Compliance with a patient treatment plan may also be facilitated in a method comprising storing the patient treatment plan on a storage medium of a mobile personal device having a size, weight and form factor suitable for mobile use by the patient; notifying the patient of an upcoming medical event from the device based on the stored patient treatment plan, the device having a processor and executable code therefor, the executable code being stored on the storage medium; prompting the patient for a confirmatory response to the notifying step acknowledging the upcoming medical event; and furnishing to a medical worker from the device medical event status information pertaining to whether the confirmatory response was made in response to the prompting step, the device having a cellular communications capability and a broadband wireless communications capability contained within the unit, and the medical event status information being furnished via one of the cellular communications capability and the broadband wireless communications capability.

A method for facilitating care of a patient may comprise storing medical information for the patient on a storage medium of a mobile personal device having a size, weight and form factor suitable for mobile use; logging the patient onto the device by a secure logon procedure executed by the device to establish a secure patient session; displaying portions of the patient medical information to the patient on a display screen included in the device during the secure patient session; receiving supplemental medical information from the patient during the secure patient session; storing the supplemental medical information from the patient on the storage medium; logging a medical worker onto the device by a secure logon procedure executed by the device to establish a secure medical worker session; displaying portions of the patient medical information to the medical worker on the display screen during the secure patient session; receiving supplemental medical information from the medical worker during the secure patient session; storing the supplemental medical information from the medical worker on the storage medium; and furnishing the supplemental medical information from the patient and the supplemental medical information from the medical worker to a physician from the device via one of the cellular communications capability and the broadband wireless communications capability.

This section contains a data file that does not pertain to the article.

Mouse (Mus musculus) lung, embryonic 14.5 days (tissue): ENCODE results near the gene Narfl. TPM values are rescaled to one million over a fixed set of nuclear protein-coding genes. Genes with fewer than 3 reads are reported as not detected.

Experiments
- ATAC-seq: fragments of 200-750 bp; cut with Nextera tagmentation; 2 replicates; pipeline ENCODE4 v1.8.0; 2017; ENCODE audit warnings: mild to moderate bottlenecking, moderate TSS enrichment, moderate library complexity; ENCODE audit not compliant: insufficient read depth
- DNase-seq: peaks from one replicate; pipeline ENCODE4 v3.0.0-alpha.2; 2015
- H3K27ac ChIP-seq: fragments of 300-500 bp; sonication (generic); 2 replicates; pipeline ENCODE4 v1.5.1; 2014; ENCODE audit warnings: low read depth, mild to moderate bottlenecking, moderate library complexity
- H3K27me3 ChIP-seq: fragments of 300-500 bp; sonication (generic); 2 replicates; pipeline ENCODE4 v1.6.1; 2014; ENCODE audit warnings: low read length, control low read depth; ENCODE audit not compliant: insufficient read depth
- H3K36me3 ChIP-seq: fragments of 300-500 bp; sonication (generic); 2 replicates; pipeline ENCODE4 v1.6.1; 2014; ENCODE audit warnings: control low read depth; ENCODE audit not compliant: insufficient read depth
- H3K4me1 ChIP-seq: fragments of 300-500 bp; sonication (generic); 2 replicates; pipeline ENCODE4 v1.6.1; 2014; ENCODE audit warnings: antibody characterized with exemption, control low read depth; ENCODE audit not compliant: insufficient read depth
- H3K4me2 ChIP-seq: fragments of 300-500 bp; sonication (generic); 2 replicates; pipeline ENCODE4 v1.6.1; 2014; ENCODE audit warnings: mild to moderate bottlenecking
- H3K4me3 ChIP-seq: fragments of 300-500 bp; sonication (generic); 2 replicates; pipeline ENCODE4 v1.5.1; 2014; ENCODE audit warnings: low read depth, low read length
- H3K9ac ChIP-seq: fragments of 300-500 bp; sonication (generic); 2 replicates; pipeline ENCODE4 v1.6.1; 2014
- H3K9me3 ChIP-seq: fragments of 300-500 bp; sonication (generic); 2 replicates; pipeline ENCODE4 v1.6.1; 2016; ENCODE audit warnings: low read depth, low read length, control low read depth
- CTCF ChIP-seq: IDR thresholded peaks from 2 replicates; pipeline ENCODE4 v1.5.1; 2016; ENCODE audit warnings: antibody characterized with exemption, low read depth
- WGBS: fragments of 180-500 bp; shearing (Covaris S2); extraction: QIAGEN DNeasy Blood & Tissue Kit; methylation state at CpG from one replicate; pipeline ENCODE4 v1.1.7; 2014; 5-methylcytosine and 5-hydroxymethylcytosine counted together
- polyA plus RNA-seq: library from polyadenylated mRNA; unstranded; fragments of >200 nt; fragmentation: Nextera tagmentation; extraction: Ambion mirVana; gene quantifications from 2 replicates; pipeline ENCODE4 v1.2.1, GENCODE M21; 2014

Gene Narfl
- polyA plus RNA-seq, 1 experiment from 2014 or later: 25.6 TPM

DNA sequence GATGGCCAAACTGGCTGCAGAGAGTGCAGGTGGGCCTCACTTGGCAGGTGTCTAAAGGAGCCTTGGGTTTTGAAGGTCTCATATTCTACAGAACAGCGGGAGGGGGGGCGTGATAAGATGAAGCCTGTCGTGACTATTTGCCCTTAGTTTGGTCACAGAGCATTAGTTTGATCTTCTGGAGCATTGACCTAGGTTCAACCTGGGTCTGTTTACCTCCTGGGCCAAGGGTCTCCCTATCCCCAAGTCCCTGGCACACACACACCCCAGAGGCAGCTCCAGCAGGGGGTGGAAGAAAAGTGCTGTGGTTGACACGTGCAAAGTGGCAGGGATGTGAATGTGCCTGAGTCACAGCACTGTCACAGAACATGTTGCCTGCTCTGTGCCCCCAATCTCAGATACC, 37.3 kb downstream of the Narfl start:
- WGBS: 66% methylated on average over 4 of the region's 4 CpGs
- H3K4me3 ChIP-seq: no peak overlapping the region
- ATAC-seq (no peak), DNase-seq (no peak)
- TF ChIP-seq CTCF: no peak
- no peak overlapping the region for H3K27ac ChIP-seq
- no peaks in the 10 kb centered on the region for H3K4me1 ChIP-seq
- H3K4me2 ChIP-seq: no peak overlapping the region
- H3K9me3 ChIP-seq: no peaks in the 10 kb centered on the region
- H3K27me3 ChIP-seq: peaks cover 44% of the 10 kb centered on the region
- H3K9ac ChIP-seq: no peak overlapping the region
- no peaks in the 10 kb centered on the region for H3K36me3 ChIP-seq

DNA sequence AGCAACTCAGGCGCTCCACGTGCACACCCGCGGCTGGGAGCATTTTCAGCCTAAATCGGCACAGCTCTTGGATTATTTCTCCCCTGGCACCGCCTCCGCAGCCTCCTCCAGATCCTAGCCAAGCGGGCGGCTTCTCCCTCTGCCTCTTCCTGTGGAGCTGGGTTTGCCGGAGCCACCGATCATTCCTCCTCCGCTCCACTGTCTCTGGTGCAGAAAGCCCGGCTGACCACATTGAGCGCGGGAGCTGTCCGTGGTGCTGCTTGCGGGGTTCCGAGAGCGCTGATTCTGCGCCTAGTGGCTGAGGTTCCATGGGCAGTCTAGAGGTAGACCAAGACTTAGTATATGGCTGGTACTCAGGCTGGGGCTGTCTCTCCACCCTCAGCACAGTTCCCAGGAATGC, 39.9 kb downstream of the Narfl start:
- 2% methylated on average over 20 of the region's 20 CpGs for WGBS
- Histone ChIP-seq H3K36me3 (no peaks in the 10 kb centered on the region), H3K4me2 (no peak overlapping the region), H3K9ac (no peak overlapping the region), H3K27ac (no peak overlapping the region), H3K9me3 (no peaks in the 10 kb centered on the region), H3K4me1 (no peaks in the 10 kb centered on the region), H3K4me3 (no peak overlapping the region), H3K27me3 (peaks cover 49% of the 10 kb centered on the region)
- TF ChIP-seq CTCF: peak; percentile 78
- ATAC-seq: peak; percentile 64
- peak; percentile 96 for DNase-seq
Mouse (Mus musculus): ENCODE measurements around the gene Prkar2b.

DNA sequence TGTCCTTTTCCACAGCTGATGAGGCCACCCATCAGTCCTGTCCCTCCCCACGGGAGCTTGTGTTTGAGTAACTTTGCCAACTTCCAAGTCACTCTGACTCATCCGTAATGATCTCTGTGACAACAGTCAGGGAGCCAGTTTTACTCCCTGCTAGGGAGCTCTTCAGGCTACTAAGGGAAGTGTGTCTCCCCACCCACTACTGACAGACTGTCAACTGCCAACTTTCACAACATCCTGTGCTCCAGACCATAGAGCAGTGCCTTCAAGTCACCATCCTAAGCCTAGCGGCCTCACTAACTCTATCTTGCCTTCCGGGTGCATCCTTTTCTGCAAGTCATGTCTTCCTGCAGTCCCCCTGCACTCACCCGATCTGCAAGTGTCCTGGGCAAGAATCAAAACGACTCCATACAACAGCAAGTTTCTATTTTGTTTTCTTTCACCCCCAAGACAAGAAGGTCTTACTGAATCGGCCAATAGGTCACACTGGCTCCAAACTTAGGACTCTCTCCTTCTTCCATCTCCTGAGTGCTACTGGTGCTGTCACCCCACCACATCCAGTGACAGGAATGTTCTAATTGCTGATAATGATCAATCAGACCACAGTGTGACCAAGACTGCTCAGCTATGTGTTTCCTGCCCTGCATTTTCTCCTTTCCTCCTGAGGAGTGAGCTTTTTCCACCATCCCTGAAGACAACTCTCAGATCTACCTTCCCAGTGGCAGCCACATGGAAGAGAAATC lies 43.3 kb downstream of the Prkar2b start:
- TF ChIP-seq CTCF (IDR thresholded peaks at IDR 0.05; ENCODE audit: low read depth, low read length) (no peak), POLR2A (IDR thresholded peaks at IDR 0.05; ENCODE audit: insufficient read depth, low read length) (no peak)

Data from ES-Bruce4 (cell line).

The care facilitating method may further comprise incorporating a date-time stamp into the supplemental medical information from the patient prior to the step of storing the supplemental medical information from the patient on the storage medium; and incorporating a date-time stamp into the supplemental medical information from the medical worker prior to the step of storing the supplemental medical information from the medical worker on the storage medium.